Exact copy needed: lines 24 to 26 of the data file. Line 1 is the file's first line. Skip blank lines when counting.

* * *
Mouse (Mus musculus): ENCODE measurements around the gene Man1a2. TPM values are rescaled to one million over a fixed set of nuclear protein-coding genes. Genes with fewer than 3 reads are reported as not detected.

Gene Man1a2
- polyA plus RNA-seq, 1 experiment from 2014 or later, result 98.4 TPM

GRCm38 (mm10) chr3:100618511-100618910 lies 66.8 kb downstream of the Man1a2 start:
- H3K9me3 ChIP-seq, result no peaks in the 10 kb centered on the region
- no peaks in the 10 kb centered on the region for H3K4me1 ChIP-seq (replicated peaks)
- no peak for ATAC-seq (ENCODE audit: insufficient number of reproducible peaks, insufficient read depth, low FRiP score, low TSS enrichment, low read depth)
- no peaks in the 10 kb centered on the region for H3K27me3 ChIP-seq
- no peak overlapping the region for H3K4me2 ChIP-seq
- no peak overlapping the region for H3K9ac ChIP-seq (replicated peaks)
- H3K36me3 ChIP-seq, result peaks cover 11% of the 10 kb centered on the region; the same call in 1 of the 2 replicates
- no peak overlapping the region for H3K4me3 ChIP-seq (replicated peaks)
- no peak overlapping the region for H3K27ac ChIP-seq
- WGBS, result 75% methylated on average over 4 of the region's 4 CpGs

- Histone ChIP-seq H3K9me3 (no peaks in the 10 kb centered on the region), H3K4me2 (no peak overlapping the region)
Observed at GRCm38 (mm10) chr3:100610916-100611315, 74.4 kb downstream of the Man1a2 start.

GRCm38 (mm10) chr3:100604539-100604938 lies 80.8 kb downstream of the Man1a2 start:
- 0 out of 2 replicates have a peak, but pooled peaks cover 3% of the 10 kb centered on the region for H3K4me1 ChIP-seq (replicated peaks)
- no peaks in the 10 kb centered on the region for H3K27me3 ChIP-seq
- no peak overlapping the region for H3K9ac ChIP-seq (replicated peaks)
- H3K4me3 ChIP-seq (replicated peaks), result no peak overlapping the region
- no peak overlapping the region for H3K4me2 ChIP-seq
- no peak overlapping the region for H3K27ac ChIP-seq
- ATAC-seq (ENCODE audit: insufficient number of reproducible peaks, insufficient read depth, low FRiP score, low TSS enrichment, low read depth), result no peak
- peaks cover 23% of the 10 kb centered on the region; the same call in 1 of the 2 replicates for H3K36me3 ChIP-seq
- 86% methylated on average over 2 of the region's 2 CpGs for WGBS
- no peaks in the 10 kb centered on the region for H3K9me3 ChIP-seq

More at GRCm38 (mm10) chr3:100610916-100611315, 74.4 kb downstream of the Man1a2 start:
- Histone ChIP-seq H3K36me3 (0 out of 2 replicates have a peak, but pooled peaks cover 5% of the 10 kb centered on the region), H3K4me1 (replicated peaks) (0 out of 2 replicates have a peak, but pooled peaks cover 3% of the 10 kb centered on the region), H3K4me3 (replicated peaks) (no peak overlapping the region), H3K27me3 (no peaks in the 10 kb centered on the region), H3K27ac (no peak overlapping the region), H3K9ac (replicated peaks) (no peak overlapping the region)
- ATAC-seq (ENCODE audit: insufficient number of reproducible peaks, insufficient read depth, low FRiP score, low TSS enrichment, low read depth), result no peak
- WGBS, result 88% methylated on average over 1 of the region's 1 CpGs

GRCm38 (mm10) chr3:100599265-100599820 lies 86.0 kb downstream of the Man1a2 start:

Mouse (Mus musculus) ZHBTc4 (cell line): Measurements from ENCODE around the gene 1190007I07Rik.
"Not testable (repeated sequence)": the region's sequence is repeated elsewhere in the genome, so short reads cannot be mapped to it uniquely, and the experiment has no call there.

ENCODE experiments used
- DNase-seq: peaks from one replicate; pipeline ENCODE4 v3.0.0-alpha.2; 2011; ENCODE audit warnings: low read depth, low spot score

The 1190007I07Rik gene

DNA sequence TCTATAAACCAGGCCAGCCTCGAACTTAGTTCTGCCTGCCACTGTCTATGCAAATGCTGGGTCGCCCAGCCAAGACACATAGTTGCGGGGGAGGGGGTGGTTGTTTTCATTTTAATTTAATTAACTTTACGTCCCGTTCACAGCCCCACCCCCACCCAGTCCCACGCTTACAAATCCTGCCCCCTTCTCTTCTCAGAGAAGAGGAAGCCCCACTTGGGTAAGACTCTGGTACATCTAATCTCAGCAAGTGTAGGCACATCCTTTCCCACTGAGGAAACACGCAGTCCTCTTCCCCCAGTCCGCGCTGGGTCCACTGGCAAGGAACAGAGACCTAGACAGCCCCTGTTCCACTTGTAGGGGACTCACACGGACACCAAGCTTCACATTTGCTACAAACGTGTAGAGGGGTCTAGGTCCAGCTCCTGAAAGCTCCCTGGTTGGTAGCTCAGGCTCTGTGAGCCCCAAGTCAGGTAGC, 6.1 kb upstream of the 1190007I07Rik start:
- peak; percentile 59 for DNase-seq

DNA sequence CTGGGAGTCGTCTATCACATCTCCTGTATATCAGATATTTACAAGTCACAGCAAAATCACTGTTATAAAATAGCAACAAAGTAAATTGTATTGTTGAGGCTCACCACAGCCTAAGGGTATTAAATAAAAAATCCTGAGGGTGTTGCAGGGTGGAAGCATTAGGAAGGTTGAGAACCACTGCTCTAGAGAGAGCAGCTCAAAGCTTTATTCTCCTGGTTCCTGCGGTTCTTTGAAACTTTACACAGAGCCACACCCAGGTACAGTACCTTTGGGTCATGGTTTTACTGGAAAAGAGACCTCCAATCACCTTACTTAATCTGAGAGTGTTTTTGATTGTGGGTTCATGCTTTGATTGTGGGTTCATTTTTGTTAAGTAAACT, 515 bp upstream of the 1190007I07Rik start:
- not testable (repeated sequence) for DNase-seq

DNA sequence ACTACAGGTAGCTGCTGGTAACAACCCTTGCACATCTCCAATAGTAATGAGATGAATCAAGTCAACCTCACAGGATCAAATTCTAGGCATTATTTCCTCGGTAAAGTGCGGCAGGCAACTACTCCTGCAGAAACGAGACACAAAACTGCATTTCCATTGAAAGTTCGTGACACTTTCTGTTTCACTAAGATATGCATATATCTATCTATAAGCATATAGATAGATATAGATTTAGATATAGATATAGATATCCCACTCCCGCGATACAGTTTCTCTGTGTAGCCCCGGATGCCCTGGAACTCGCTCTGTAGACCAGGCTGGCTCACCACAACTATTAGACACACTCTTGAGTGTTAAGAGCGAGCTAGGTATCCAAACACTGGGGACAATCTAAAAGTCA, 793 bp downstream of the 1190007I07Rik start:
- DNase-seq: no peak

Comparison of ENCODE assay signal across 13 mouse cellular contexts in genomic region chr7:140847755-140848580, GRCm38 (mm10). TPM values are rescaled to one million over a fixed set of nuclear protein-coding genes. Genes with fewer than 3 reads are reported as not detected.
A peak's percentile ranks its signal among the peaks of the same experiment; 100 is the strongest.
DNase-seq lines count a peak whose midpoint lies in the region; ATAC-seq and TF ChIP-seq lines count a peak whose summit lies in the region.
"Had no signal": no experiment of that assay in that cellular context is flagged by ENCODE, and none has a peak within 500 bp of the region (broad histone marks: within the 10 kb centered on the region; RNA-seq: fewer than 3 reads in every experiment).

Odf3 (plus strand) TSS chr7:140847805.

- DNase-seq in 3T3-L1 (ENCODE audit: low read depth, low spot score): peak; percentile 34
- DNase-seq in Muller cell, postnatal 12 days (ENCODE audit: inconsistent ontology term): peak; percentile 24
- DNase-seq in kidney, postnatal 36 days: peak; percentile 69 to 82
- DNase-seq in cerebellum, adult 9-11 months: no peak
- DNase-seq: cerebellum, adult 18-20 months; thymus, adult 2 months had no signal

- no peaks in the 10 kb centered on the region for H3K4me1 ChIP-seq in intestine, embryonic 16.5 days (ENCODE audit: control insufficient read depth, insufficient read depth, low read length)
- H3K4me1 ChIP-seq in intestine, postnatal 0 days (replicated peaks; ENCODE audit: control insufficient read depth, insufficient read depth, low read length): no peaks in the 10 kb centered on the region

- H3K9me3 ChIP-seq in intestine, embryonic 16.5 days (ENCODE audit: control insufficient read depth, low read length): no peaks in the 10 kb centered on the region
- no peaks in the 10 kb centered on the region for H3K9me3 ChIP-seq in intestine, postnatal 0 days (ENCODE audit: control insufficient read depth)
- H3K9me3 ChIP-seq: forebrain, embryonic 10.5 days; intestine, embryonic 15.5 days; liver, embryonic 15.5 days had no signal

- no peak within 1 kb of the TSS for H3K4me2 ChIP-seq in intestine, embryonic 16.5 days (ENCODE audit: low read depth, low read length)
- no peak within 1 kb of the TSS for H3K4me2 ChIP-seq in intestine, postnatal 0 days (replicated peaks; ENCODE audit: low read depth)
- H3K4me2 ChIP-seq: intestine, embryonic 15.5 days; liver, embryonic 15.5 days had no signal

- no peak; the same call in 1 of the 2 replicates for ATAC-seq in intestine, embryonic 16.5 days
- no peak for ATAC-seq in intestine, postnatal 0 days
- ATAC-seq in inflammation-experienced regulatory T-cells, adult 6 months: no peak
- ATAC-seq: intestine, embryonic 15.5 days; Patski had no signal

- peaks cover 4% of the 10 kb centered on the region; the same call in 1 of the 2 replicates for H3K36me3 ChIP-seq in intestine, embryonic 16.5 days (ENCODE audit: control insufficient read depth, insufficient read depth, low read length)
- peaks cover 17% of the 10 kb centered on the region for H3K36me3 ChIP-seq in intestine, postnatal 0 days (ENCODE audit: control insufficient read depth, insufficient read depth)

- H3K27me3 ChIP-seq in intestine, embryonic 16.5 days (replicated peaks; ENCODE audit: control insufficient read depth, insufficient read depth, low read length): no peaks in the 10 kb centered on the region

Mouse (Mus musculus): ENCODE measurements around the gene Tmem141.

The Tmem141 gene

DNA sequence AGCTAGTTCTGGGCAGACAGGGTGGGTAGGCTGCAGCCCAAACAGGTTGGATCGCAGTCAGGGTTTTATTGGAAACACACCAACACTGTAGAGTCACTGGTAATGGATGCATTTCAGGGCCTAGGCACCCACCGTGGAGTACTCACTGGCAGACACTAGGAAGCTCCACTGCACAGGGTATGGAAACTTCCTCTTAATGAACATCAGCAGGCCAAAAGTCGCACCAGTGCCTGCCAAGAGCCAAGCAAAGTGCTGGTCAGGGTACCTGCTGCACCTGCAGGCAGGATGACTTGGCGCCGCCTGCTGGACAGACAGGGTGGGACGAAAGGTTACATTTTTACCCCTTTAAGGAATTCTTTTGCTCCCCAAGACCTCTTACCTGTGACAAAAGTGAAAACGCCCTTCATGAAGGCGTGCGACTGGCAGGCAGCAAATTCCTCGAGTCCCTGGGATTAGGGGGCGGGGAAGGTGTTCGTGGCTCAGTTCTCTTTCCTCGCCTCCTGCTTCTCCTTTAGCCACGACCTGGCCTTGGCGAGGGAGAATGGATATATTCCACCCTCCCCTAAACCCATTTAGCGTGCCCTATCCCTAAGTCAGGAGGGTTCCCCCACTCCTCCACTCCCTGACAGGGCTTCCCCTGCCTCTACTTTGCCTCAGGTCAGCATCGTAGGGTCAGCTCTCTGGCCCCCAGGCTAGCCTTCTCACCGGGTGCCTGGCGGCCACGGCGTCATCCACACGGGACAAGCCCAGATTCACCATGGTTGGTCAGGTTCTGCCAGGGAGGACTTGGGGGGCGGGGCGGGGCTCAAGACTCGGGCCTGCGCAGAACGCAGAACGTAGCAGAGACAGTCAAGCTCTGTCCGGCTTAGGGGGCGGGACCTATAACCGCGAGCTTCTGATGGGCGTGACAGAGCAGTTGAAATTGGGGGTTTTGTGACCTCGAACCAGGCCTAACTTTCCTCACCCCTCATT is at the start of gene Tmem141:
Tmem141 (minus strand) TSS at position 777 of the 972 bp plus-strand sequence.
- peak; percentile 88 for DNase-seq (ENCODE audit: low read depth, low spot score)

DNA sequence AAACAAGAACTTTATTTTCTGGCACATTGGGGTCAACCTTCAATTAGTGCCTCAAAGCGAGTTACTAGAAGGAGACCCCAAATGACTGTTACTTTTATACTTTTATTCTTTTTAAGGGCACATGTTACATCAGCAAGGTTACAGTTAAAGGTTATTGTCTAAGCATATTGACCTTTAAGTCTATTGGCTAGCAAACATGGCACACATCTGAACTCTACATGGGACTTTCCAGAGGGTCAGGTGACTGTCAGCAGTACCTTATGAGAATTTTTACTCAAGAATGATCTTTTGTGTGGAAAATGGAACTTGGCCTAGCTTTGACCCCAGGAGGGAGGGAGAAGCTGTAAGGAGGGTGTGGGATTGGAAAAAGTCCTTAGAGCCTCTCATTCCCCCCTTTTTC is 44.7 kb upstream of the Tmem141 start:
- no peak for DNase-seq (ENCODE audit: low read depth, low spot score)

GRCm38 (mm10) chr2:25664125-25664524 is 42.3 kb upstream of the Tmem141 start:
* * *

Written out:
- ATAC-seq (ENCODE audit: insufficient number of reproducible peaks, insufficient read depth, low FRiP score, low TSS enrichment, low read depth), result no peak
- peaks cover 23% of the 10 kb centered on the region; the same call in 1 of the 2 replicates for H3K36me3 ChIP-seq
- 86% methylated on average over 2 of the region's 2 CpGs for WGBS